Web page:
Calculating Time Periods
As your Realtor, I typically recommend the use one of Florida Realtors’ three residential contracts. Two are Florida Realtors/Florida Bar contracts (FR/Bar), the standard Residential Contract for Sale and Purchase and the “AS IS” version, and one is the Florida Realtors Contract for Residential Sale and Purchase (CRSP).
Time periods for these Florida Realtors/Florida Bar (FR/Bar) contracts are calculated using calendar days – which means that weekends do count. However, any specified time period or date that ends or occurs on a Saturday, Sunday or national legal holiday will extend to the next calendar day that isn’t a weekend or observed holiday. See Standard F in either version of the Florida Realtors/Florida Bar contracts.
The Florida Realtors Contract for Residential Sale and Purchase (CRSP) is calculated using business days. As such, if any deadline falls on a Saturday, Sunday, or national legal holiday, performance is due on the next business day. Additionally, all time periods end at 5 p.m. local time (i.e., where the property is located) of the appropriate day. (FYI I rarely recommend the use of this particular contract.)
Florida Realtors also has a Vacant Land Contract. For this contract, calendar days are used, except when computing time periods of 5 days or less, which are calculated without including Saturday, Sunday or national legal holidays. Like the Florida Realtors/Florida Bar Contracts, if a time period ends on a weekend or national legal holiday, the time for performance is extended until 5 p.m. of the next business day.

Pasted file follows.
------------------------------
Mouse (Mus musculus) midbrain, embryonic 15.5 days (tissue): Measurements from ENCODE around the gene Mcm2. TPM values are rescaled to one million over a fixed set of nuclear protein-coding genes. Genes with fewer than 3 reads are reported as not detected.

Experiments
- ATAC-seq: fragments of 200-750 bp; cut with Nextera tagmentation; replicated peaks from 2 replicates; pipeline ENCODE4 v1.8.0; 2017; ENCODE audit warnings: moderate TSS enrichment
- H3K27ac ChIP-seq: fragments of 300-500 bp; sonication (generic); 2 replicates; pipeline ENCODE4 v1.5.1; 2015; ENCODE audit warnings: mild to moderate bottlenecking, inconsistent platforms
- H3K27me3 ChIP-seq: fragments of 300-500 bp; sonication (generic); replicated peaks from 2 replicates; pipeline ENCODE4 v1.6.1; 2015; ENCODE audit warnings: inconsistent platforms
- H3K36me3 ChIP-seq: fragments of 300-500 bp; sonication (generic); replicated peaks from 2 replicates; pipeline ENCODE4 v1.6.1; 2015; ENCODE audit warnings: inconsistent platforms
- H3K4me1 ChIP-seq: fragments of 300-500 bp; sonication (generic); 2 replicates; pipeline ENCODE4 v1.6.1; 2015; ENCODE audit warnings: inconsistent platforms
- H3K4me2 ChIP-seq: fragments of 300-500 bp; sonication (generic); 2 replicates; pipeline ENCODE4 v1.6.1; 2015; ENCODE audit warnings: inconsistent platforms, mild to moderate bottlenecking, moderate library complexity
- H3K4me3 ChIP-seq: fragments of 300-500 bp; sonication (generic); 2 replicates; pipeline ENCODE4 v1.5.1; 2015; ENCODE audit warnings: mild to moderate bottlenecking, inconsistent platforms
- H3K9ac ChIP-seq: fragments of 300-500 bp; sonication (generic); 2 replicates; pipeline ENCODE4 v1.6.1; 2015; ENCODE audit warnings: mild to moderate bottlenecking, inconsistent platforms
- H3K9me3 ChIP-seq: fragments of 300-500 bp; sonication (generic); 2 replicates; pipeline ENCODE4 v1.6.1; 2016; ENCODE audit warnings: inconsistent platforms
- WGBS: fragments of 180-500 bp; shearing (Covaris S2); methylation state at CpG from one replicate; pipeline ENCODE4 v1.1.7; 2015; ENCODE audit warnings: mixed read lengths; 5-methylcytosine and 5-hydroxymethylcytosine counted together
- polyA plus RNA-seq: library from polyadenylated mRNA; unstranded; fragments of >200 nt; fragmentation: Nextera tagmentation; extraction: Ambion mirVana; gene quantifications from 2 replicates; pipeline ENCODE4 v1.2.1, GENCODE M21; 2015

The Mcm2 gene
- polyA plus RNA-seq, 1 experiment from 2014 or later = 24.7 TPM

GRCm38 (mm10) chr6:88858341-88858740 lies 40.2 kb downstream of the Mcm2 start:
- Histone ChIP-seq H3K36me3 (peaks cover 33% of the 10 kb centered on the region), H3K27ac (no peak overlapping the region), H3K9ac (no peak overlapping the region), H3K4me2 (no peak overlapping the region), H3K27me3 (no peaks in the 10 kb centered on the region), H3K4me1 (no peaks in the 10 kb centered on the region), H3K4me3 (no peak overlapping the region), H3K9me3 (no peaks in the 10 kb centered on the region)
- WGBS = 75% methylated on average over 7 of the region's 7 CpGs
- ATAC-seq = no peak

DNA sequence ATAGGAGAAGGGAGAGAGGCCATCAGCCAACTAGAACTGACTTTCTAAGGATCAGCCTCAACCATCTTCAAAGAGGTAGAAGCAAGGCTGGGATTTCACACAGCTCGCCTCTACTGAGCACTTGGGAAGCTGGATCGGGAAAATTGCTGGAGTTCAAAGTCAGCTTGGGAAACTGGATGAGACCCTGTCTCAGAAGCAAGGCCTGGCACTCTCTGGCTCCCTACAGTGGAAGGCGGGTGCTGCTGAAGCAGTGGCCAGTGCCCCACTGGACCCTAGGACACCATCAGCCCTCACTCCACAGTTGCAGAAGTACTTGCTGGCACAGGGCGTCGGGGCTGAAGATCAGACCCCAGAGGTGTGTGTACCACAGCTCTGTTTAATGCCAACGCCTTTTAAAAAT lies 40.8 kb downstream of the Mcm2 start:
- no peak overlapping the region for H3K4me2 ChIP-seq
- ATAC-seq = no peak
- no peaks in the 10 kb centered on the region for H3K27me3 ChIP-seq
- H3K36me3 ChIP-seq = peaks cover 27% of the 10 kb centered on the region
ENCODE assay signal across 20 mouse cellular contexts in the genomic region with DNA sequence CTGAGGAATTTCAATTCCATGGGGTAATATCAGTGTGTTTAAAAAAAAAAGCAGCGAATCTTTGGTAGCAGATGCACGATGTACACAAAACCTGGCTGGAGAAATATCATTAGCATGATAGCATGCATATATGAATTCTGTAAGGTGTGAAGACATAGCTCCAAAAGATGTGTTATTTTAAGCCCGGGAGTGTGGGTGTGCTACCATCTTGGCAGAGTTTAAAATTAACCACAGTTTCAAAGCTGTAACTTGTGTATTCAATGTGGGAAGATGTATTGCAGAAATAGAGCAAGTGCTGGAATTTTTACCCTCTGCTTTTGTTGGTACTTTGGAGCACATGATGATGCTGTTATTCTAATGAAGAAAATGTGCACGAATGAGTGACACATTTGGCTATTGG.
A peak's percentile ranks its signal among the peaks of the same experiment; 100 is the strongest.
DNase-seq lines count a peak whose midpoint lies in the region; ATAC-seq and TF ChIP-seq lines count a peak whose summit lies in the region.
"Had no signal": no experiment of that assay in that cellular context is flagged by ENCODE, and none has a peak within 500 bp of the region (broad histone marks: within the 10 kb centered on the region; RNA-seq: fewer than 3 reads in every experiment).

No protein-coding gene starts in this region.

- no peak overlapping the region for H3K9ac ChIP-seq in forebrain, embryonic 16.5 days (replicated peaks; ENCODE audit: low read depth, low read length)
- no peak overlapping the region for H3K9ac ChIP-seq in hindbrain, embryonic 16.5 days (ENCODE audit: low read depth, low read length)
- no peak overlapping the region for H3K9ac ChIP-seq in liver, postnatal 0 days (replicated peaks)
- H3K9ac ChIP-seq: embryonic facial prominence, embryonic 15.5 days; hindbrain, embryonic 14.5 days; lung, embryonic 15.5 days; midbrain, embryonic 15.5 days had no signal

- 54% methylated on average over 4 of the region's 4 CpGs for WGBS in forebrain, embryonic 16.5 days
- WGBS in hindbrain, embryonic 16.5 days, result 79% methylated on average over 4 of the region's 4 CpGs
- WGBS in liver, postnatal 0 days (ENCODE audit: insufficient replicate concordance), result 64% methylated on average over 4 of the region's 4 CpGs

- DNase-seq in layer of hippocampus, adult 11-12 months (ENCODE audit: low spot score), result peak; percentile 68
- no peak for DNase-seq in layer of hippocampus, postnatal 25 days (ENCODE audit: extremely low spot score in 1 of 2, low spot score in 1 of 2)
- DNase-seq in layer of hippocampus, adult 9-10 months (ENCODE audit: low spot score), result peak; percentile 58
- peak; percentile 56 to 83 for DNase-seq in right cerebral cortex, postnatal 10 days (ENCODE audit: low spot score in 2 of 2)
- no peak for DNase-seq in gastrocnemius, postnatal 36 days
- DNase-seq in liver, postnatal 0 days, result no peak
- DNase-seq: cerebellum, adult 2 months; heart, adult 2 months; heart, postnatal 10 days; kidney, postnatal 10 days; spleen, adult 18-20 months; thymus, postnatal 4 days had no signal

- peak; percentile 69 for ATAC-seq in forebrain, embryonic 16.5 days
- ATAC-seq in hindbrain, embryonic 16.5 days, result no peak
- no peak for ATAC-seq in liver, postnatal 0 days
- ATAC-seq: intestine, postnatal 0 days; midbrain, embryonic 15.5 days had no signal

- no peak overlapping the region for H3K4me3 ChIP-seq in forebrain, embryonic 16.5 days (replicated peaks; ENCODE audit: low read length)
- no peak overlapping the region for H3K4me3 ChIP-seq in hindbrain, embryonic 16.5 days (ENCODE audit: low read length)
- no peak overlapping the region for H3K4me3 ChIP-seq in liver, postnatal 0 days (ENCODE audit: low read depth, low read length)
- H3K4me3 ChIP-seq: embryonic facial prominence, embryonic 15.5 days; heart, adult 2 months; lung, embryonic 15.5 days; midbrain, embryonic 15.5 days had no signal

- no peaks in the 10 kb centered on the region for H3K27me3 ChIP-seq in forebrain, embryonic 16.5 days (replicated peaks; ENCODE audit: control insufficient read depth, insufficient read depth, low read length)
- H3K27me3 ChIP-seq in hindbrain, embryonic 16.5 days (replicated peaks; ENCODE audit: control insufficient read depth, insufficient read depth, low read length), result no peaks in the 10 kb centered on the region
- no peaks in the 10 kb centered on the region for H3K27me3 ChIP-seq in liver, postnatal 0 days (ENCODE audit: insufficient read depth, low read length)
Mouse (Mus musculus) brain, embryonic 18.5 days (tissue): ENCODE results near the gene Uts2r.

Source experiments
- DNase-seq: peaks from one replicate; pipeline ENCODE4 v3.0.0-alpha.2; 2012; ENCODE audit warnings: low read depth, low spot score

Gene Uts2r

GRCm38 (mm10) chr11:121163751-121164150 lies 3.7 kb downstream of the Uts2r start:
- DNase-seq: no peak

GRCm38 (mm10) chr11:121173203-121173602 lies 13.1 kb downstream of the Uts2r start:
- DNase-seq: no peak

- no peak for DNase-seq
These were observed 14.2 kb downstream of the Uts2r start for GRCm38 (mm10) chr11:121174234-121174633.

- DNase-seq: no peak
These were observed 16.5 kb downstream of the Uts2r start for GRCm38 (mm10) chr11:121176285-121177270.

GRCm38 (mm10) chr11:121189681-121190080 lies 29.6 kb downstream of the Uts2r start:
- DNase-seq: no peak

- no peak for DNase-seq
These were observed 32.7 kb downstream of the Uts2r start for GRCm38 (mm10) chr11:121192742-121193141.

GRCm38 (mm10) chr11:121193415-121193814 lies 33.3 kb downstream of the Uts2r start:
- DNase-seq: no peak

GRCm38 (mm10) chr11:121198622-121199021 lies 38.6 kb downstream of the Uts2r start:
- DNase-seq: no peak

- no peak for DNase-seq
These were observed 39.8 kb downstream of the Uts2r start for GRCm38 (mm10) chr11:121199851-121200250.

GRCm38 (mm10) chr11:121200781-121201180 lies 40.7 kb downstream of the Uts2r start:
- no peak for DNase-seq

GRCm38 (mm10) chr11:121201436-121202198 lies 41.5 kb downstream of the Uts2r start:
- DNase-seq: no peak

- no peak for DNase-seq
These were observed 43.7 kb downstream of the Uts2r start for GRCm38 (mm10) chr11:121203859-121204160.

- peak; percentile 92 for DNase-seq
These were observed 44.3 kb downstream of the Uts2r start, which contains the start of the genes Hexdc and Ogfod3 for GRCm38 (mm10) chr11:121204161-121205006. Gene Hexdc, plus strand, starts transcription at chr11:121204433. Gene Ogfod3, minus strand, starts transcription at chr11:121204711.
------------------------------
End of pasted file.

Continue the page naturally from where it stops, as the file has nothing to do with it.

Canceling a Listing Agreement
If a seller decides to cancel a listing agreement such as an Exclusive Right of Sale Listing Agreement before its termination date, it is up to my broker to let the seller out of the agreement. There is no unilateral right to terminate the Exclusive Right of Sale Listing Agreement. If my broker agrees, I will use the Modification to Listing Agreement form. The document offers two options, listed midway through the form: conditional termination and unconditional termination. I work with the Seller to carefully review the differences and select one of these options so we both understand what rights and obligations if any, extend past the negotiated early termination.
Canceling a Purchase & Sale Contract
- A buyer who has an AS IS Residential Contract for Sale and Purchase has a very strong right of cancellation during the inspection period. Paragraph 12 of that contract states that the option to terminate resides in the buyer’s
“sole discretion” and the buyer’s deposit is to be returned to him/her.
- Members of the military have a special ability to terminate a contract if they get permanent change of station orders requiring them to move 35 miles or more from the property location. The service member must provide a notice to the seller or the mortgagor along with either a copy of the official military orders or a written verification signed by his/her commanding officer. (Section 689.27(2)(a), Florida Statutes)